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Assessment of Drug Use Practices Using Standard WHO Indicators in Lumame Primary Hospital

Authors Alehegn AA, Aklilu RG, Tadesse KA, Tegegne BA, Kifle ZD

Received 15 October 2020

Accepted for publication 4 February 2021

Published 19 February 2021 Volume 2021:13 Pages 59—69

DOI https://doi.org/10.2147/DHPS.S286242

Checked for plagiarism Yes

Review by Single anonymous peer review

Peer reviewer comments 2

Editor who approved publication: Prof. Dr. Siew Siang Chua


Agumas Alemu Alehegn,1 Robel Gursm Aklilu,1 Kaleab Ayalew Tadesse,1 Bantayehu Addis Tegegne,2 Zemene Demelash Kifle3

1Department of Pharmacy, Lumame Primary Hospital, Lumame, Ethiopia; 2Debremarkos University, College of Medicine and Health Sciences, Pharmacy Department, Debremarkos, Ethiopia; 3University of Gondar, College of Medicine and Health Sciences, School of Pharmacy, Department of Pharmacology, Gondar, Ethiopia

Correspondence: Agumas Alemu Alehegn Lumame, Ethiopia
Tel +251922719063
Email agumasphar28@gmail.com

Background: Irrational use of drugs has been one of the major problems around the globe. However, the degree of the problem is higher in developing countries like Ethiopia. The WHO has developed several indicators to evaluate the practices of drug use. This study aimed to assess the overall drug use practices using standard WHO indicators in Lumame Primary Hospital.
Methods: Hospital-based retrospective cross-sectional study was employed to investigate the overall drug use practices at the hospital. Six hundred prescriptions were selected from a total of 19,242 prescriptions by systematic sampling technique over one year from July 1, 2019, to June 30, 2020, in a retrospective review. For the patient care study, 100 patients were selected for collecting the required information. Facility indicators were assessed by checking the availability of STG/formularies and essential drugs. The results were interpreted according to the standard values of WHO.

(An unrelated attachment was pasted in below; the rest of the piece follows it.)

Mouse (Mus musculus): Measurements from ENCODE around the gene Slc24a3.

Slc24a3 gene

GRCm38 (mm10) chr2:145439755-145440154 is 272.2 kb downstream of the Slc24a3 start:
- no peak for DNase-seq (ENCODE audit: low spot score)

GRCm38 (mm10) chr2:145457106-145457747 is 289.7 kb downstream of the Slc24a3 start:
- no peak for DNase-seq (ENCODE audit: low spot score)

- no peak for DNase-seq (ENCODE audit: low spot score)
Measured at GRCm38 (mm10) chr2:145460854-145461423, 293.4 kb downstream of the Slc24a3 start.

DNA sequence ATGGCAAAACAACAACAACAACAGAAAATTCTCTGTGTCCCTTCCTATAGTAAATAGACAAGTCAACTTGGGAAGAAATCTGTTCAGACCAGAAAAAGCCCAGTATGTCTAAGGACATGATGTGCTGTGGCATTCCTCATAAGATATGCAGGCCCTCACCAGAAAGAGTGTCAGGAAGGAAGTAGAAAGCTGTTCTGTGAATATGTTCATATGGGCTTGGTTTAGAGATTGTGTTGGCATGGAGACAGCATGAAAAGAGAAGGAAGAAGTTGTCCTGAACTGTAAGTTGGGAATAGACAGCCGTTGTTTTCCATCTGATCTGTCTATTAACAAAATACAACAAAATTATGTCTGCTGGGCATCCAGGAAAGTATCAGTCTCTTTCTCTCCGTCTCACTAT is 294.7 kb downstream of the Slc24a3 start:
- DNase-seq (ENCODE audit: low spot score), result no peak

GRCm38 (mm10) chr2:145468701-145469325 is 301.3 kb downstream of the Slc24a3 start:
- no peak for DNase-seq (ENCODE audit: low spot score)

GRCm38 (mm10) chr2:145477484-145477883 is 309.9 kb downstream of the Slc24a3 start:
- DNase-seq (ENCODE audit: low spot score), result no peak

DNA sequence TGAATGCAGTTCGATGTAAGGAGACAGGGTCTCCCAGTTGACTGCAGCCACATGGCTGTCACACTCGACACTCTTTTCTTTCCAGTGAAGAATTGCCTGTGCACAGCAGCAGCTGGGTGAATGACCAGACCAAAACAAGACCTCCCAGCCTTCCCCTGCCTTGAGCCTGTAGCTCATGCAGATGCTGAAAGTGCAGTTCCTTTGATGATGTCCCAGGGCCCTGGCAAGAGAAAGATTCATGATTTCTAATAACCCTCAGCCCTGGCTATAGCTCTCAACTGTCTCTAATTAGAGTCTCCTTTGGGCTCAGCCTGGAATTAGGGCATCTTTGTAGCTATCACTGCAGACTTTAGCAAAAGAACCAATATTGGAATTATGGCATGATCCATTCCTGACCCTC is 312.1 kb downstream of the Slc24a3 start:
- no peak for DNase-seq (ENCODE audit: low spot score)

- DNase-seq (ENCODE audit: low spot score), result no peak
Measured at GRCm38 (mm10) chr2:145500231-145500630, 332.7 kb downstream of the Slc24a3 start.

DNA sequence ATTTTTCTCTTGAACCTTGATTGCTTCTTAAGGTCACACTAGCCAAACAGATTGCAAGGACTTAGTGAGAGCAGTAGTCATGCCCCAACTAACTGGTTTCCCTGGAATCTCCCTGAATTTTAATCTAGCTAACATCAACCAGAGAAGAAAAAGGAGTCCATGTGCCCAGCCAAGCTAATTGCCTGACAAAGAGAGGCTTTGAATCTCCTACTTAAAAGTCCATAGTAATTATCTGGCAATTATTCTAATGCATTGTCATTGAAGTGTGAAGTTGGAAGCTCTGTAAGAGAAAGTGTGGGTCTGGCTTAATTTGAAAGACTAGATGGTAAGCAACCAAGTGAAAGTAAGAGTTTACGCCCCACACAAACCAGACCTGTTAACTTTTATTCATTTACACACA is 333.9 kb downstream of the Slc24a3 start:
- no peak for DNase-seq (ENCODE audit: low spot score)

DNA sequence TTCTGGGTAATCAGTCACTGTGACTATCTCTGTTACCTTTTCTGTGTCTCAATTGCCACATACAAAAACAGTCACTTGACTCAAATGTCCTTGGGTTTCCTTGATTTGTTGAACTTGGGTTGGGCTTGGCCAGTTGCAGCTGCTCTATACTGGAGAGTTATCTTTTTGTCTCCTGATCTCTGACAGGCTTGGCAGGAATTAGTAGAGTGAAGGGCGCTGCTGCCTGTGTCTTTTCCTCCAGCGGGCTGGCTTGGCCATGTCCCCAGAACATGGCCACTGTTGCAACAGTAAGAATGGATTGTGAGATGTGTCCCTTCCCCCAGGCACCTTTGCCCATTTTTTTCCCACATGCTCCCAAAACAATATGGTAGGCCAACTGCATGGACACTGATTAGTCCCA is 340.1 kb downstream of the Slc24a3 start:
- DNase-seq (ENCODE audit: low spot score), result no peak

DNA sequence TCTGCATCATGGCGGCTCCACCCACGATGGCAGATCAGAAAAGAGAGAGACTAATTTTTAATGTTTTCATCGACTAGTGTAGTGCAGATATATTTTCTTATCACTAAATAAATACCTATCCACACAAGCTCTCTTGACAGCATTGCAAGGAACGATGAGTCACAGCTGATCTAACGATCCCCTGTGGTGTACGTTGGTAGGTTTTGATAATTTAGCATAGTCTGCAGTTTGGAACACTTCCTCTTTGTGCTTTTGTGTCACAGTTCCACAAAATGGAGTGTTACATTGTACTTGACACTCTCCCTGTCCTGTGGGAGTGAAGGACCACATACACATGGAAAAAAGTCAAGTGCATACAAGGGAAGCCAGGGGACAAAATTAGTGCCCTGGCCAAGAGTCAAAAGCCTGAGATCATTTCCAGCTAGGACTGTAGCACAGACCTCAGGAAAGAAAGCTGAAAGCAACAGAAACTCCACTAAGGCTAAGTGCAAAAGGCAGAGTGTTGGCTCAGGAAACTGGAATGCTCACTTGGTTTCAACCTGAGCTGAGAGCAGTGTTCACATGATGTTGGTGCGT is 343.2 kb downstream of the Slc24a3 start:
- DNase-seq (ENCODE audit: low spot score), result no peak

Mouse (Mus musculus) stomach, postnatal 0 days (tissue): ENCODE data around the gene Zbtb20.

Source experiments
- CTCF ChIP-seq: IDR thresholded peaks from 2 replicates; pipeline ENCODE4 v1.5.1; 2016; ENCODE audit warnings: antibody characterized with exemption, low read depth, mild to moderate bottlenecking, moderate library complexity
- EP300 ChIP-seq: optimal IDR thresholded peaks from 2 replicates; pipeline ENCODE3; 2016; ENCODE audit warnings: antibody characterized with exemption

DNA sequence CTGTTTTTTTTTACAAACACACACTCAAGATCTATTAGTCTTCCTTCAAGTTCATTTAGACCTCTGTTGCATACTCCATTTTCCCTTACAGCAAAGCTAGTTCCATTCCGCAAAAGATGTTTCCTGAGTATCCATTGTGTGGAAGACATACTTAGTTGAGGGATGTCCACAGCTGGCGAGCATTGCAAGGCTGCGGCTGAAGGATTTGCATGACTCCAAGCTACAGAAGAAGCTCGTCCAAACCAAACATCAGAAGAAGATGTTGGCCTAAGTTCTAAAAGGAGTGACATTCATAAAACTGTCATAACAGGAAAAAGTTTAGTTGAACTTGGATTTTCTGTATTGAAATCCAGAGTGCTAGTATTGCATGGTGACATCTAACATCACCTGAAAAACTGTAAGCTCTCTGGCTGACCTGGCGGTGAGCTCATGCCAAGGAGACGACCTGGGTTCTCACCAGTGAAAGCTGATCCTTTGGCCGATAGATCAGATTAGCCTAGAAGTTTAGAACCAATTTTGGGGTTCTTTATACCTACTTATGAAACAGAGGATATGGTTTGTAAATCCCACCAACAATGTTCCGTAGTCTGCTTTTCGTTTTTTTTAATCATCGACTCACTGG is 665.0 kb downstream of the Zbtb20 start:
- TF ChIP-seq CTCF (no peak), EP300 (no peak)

Results: All 600 sampled prescriptions were 100% standard. Weight, dosage form, and quantity were written in 1.5– 13.3% of the prescriptions. Patient address was recorded in 51%, while qualification of prescriber and dispenser were recorded in 71.5% and 56% of the cases, respectively, but all other information were complete in 88.5– 100% of the prescriptions. The mean number of drugs per encounter, generic prescribing, prescribing from essential drug list, encounters with antibiotics and injectable drugs were 2.3, 97.9%, 99.8%, 48.8%, and 11.2%, respectively. The average dispensing time was found to be 171.9 seconds. Percentage of actually dispensed drugs, adequacy of labeling, patient knowledge, and patient satisfaction were 95.3%, 22.6%, 83%, and 88%, respectively. About 92% of tracer drugs and all reading materials, except national drug list and facility-level drug formulary, were available in the study period.
Conclusion: Generally, appreciable results were obtained for most of the indicators but improvement in antibiotic prescribing, polypharmacy and labeling practice is recommended.

Keywords: rational drug use, Lumame Primary Hospital, WHO indicators

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